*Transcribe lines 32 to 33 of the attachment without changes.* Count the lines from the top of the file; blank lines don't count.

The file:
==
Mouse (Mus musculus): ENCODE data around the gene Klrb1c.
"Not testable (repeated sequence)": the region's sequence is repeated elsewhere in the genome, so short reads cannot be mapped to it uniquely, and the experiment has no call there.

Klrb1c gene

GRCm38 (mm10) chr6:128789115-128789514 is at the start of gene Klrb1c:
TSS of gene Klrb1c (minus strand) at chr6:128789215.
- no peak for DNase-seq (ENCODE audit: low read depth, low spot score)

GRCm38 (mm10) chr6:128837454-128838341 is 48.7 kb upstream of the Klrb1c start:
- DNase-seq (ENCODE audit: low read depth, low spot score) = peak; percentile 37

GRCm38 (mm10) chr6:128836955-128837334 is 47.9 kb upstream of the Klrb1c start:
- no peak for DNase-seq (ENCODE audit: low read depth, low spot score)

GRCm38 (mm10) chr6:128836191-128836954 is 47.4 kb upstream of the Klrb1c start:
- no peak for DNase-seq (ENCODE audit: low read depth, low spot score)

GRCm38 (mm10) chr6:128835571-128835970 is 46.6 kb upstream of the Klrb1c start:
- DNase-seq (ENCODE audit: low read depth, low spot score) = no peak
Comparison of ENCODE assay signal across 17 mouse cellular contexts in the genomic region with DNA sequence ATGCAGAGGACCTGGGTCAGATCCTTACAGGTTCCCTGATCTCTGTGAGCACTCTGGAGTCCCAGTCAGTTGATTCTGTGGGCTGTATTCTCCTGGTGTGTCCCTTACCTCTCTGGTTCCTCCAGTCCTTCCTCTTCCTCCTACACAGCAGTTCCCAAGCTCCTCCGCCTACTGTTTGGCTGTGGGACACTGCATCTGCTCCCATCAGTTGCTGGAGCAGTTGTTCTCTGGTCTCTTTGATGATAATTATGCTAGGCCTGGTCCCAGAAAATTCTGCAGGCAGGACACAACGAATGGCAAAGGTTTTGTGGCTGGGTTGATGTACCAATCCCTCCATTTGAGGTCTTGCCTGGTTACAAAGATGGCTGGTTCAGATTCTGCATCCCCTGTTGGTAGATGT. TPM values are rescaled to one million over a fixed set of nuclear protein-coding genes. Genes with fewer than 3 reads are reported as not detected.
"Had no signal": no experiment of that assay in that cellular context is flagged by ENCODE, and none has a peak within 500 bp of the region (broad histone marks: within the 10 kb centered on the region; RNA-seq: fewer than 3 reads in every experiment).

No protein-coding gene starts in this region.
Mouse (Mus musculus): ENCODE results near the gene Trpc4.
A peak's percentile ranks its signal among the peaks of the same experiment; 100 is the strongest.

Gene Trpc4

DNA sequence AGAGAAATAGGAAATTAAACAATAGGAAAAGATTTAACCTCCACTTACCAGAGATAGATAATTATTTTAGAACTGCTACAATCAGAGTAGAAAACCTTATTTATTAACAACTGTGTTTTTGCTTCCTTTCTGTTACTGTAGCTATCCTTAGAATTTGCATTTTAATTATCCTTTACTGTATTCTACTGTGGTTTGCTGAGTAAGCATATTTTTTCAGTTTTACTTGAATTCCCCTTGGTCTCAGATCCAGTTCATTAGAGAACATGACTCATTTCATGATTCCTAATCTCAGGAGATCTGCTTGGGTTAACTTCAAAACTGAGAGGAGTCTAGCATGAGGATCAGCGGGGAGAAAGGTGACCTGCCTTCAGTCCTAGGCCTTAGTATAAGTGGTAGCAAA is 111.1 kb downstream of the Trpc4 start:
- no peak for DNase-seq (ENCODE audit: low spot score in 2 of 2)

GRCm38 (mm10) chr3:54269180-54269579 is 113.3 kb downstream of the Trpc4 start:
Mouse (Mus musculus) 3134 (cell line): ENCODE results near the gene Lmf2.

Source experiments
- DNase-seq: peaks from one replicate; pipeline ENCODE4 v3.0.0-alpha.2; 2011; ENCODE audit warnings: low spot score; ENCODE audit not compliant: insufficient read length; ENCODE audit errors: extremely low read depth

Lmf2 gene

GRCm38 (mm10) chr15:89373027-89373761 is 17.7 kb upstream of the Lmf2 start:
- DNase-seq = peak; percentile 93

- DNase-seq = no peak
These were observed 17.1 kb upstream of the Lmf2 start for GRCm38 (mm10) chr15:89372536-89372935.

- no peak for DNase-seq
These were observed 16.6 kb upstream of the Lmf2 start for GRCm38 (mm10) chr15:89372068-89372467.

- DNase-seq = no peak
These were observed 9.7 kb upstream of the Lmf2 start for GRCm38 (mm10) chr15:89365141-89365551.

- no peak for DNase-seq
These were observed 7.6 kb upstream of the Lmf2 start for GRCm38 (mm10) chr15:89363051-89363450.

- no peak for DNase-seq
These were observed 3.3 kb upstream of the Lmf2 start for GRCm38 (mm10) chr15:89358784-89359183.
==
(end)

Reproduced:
- no peak for DNase-seq
These were observed 16.6 kb upstream of the Lmf2 start for GRCm38 (mm10) chr15:89372068-89372467.